So, I don’t have any profound words for this.
When Leonard Nimoy passed, I managed to whip up a Star Trek-inspired soup. But now, aside from listening to Bowie’s music on repeat, I can’t figure out how to properly commemorate him on this blog.
I can’t even remember when, exactly, I became a Bowie fan. I stumbled across his greatest hits album in high school, and later bought the albums Lodger and Station to Station on vinyl. Aladdin Sane and Diamond Dogs accompanied me as I moved across the country, from Detroit to Albuquerque. (I was lucky enough to find the cassettes at a truck stop!)
When Bowie toured with Moby back in the 2000s, I finally had a chance to see him live, at an outdoor venue. Despite the definite non-intimate setting, I still remember how commanding his presence was, how much his voice carried.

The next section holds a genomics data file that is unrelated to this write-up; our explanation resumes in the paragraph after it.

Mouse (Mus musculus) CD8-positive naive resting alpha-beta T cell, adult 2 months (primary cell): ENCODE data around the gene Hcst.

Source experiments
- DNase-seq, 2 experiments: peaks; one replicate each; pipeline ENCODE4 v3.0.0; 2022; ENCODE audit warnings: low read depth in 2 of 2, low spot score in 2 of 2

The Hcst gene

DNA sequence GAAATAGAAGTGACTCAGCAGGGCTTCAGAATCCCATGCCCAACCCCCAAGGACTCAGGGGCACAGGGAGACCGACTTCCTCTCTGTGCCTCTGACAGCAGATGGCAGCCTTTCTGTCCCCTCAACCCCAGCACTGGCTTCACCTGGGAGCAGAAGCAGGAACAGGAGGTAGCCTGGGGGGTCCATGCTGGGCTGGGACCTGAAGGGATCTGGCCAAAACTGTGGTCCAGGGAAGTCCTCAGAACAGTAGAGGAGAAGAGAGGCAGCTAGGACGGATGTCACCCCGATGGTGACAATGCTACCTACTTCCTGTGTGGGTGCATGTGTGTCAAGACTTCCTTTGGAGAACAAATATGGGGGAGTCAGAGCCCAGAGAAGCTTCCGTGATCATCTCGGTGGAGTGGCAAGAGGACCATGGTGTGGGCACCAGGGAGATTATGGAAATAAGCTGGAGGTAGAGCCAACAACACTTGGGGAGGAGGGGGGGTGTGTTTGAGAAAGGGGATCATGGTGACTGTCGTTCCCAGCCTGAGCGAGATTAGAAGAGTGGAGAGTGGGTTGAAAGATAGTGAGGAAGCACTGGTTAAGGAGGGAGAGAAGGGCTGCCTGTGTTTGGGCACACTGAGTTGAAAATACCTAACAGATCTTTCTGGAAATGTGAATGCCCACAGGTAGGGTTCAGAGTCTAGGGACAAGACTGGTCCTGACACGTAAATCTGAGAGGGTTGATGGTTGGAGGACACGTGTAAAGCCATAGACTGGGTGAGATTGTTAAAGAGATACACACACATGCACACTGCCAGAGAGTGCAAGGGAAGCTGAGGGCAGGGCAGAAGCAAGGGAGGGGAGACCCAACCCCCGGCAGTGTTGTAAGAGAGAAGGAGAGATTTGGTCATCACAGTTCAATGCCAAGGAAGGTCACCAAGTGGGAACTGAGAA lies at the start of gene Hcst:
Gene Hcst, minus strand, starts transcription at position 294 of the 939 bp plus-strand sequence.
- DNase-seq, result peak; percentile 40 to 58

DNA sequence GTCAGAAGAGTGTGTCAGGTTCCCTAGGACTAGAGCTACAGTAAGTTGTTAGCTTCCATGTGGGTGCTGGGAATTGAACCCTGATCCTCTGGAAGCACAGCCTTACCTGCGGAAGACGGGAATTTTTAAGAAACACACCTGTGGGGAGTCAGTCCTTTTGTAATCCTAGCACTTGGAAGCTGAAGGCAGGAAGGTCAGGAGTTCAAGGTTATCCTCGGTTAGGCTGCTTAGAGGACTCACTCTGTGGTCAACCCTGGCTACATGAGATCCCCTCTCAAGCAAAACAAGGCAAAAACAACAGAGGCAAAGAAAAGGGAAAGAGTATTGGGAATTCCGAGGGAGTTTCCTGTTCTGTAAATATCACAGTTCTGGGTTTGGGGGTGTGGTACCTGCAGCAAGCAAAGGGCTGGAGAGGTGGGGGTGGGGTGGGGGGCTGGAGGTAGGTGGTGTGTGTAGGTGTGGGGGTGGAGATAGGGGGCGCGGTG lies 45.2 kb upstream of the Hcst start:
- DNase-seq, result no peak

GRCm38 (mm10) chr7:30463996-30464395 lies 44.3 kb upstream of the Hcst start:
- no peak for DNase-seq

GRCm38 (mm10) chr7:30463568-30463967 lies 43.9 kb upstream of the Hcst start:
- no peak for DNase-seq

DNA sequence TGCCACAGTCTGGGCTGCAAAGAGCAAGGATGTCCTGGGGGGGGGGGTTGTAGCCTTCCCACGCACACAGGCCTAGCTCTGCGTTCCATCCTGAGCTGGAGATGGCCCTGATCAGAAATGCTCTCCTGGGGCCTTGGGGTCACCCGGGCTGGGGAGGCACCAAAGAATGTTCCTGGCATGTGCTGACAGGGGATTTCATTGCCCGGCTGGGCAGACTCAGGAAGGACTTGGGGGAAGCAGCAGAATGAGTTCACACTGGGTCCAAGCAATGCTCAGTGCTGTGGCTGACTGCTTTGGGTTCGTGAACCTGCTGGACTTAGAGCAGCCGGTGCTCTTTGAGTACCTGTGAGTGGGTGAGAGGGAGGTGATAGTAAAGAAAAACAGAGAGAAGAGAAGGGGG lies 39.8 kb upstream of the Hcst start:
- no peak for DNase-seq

And I think, like many of his fans, I liked his music because he made it ok to be strange, to be different. Whether experimenting with fashion or pushing the boundaries of gender, Bowie was revolutionary.
Even with his final album, which seems to be a farewell to his fans, he never stopped being strangely wonderful and quintessentially Bowie. Which is why I’m going to keep this blog short, and let his music speak for itself.